CRN Safety Considerations for Dosage Recommendations and Labeling—Safe Upper Levels

CRN provides scientifically-based recommended supplemental levels of 28 nutrients in its Vitamin and Mineral Safety, 3rd Edition handbook (2014). Vitamin and Mineral Safety Cover - NEWsafetycover.jpgFor other ingredients where voluntary guidelines are appropriate, CRN provides the following recommendations for its members:


For marketers of DHEA or its precursor, pregnenalone, CRN recommends the following guidelines:

  1. Labeled recommended daily dosage is within the range reflecting current scientific recommendations (5-75 mg);
  2. The product label includes appropriate information about:
    1. The need for consultation with a health care professional before use especially if taking prescription  medication
    2. The product is not intended for use for persons under 18 years of age

DHEA Marketing Guidelines

  • CRN members will refrain from marketing DHEA products as providing a general anabolic steroid-like response (muscle enlargement, increased strength, etc.).
  • CRN members will not target those under 18 years old in their marketing or advertising of DHEA- containing products.


  • CRN members will comply with 21 CFR 119 and will not manufacture or market dietary supplements containing ephedrine alkaloids. FDA issued 21 CFR 119, which declares dietary supplements containing ephedrine alkaloids adulterated because they present an unreasonable risk of illness or injury under the conditions of use recommended or suggested in labeling, or if no conditions of use are suggested or recommended in labeling, under ordinary conditions of use.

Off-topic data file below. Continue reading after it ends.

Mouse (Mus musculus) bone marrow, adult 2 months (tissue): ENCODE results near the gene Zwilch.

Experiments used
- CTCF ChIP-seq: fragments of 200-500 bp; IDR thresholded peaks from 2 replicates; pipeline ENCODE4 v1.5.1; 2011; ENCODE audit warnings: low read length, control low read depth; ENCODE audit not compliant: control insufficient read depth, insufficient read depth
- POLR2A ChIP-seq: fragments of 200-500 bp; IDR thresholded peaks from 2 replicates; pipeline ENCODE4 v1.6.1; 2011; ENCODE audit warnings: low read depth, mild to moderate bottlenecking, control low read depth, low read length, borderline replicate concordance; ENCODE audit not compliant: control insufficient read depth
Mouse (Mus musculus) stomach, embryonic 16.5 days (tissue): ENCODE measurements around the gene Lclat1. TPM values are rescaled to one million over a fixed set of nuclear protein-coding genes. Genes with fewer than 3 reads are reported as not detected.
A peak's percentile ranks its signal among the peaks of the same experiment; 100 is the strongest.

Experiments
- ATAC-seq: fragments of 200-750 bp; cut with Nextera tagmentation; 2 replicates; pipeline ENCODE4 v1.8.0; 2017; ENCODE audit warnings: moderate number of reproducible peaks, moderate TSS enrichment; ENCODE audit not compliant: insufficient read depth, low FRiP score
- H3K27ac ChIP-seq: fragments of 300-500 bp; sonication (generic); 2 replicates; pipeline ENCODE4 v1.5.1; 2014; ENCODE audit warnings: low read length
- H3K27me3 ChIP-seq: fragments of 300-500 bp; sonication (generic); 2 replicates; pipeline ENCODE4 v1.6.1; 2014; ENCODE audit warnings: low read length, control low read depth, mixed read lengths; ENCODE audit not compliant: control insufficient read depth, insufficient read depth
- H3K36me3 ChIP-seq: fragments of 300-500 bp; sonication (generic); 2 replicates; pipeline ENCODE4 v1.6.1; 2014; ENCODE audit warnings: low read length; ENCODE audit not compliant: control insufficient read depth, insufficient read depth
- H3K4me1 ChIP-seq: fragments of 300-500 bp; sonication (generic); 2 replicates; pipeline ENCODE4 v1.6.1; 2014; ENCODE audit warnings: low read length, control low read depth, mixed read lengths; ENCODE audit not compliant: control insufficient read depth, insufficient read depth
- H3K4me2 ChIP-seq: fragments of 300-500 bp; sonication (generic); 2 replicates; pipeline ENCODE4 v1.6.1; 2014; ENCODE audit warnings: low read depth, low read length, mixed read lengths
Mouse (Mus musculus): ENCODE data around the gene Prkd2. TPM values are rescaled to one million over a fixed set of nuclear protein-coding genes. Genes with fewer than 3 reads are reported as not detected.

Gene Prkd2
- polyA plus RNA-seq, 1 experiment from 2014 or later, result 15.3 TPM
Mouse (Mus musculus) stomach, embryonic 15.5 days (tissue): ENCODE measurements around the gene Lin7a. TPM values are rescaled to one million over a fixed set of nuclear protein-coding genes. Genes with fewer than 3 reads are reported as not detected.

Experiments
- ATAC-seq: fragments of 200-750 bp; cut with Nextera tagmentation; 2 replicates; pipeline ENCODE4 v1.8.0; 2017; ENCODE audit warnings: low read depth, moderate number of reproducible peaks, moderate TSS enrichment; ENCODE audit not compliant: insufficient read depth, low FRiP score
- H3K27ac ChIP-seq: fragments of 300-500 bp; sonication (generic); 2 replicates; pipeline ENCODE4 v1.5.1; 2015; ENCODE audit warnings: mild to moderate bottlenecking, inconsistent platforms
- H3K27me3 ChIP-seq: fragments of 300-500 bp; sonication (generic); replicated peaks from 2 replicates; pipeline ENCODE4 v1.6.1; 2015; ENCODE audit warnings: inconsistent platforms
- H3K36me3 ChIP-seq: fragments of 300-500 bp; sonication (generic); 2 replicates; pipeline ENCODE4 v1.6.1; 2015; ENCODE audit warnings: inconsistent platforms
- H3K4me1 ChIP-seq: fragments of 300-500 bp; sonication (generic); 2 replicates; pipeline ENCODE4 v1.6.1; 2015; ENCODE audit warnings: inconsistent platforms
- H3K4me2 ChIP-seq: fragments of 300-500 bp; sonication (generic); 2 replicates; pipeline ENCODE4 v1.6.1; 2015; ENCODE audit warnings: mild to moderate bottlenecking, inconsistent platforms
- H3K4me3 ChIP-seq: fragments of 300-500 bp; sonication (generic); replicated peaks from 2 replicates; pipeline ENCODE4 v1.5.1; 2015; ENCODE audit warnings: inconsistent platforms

CRN’s “Suggested Elements for a Voluntary Label for Kava Products” are based on a CRN process of scientific assessment, consultation and coordination with FDA, other trade associations, and outside scientific advisors. CRN members should understand that neither FDA, CRN, nor any other assessment has suggested that scientific evidence has established a causal relationship between kava consumption and liver problems. Thus, CRN’s recommendation is seen solely as a matter of ample prudence.

Suggested Elements for a Voluntary Label for Kava Products:

  • The US FDA advises that a potential risk of rare, but severe, liver injury may be associated with kava-containing dietary supplements.
  • Ask a health care professional before use if you have or have had liver problems, frequently use alcoholic beverages, or are taking any medication.
  • Stop use and see a doctor if you develop symptoms that may signal liver problems, including jaundice (yellowing of the skin or whites of the eyes) and brown urine. Other nonspecific symptoms can include nausea, vomiting, light-colored stools, unusual tiredness, weakness, stomach or abdominal pain, and loss of appetite.
  • Not for use by persons under 18 years of age, or by pregnant or breastfeeding women.
  • Not for use with alcoholic beverages.
  • Excessive use, or use with products that cause drowsiness, may impair your ability to operate a vehicle or heavy equipment.

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